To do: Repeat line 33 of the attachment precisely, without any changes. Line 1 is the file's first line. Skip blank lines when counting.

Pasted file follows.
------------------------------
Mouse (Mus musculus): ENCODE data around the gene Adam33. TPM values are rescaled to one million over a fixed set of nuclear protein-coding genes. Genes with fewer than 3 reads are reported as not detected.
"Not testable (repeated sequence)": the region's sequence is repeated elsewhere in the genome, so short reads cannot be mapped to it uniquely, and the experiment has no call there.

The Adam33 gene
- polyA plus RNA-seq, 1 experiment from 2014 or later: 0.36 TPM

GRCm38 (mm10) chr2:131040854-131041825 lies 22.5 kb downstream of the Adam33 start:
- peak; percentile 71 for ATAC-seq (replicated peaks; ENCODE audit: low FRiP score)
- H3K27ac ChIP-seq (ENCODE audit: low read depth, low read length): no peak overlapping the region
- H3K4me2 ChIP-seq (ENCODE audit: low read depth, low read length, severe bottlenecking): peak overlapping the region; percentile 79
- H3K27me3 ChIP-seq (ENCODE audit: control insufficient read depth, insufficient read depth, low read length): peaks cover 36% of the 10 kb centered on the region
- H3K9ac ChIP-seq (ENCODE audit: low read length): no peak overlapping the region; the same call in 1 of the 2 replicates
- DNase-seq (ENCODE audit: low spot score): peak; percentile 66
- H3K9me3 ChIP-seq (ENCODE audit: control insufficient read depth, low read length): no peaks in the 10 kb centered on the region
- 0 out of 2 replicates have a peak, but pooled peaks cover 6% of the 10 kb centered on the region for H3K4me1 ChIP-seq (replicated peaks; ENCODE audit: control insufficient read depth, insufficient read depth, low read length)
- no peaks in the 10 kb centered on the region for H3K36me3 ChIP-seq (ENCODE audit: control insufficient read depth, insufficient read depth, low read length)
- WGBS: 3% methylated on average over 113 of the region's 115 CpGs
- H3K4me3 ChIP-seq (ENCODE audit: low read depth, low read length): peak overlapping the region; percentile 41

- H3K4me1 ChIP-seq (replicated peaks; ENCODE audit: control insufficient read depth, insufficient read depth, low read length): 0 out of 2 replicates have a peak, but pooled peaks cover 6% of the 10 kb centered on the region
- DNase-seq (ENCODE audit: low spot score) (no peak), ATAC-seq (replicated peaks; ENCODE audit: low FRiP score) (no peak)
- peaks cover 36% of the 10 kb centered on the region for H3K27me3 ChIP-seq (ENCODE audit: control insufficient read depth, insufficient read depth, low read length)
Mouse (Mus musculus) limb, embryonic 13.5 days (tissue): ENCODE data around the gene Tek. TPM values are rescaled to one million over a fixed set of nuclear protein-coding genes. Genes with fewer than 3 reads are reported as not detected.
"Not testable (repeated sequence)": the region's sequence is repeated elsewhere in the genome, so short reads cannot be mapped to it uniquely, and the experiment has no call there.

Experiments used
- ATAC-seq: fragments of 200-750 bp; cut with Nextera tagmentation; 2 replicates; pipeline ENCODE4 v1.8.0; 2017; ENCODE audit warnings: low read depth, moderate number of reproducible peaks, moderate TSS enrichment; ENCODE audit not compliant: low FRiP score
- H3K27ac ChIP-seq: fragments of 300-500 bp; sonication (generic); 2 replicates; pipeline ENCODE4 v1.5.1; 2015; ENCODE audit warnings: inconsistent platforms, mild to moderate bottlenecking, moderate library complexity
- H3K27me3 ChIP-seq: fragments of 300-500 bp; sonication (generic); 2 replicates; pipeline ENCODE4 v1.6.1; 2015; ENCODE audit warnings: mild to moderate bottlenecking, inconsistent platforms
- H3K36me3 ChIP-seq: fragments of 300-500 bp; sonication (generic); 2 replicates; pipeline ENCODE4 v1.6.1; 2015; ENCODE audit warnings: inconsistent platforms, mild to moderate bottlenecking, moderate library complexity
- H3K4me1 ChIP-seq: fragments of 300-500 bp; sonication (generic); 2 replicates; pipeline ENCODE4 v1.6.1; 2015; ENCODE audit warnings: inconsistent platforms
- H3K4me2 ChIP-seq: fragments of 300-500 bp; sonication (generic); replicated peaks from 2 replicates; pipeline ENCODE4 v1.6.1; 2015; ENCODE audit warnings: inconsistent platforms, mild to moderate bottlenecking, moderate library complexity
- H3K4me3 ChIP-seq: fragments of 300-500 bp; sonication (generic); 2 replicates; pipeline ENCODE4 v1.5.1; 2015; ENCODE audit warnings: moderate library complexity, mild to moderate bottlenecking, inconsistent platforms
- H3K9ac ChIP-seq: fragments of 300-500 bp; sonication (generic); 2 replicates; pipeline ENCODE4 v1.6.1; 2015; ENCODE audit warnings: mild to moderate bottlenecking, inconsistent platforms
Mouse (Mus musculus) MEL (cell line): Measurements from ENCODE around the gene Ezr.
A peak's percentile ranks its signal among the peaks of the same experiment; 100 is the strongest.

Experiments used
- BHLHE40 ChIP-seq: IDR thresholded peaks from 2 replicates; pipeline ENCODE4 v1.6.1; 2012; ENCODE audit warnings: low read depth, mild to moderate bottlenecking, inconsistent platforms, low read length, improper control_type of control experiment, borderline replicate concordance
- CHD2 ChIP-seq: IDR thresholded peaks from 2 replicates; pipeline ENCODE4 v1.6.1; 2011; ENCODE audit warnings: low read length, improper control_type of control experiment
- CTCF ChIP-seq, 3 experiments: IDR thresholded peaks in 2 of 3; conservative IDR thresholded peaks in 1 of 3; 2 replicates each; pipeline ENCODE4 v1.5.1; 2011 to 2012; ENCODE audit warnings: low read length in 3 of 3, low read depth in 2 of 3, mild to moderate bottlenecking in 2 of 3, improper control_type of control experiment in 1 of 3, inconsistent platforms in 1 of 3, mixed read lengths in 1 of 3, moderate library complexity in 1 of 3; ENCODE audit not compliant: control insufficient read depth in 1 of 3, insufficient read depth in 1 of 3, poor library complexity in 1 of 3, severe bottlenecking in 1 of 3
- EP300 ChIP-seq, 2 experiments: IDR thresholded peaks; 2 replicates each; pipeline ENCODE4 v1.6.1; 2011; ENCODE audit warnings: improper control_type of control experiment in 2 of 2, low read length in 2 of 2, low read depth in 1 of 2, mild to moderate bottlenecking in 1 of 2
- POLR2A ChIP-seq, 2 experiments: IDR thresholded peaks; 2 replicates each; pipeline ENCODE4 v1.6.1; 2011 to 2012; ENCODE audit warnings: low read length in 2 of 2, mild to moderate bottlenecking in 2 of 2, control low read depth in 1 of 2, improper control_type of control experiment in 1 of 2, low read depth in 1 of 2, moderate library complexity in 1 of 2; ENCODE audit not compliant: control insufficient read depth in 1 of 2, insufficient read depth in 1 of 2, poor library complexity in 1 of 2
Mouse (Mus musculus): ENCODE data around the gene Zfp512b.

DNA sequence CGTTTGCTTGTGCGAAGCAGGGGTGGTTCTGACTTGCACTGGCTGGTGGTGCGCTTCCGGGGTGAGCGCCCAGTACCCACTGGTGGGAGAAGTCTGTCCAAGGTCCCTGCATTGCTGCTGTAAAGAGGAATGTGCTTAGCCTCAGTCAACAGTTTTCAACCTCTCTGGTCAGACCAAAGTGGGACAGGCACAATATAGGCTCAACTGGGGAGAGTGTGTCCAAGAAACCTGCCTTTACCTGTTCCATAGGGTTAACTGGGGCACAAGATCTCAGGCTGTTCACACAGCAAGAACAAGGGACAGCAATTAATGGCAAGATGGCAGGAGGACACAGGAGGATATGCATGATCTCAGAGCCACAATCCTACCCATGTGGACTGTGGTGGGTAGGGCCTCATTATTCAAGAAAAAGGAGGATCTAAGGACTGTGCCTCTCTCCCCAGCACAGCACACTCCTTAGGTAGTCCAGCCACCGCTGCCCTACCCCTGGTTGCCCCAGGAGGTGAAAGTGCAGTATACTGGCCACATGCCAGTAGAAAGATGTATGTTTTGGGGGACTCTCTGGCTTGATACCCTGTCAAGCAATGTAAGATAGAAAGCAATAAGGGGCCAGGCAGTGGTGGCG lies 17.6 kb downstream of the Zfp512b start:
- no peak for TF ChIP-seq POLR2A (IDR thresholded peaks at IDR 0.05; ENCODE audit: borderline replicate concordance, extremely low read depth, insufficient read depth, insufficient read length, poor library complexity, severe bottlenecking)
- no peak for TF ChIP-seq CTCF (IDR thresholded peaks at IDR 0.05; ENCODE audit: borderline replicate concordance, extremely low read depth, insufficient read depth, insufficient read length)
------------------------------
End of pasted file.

Experiments used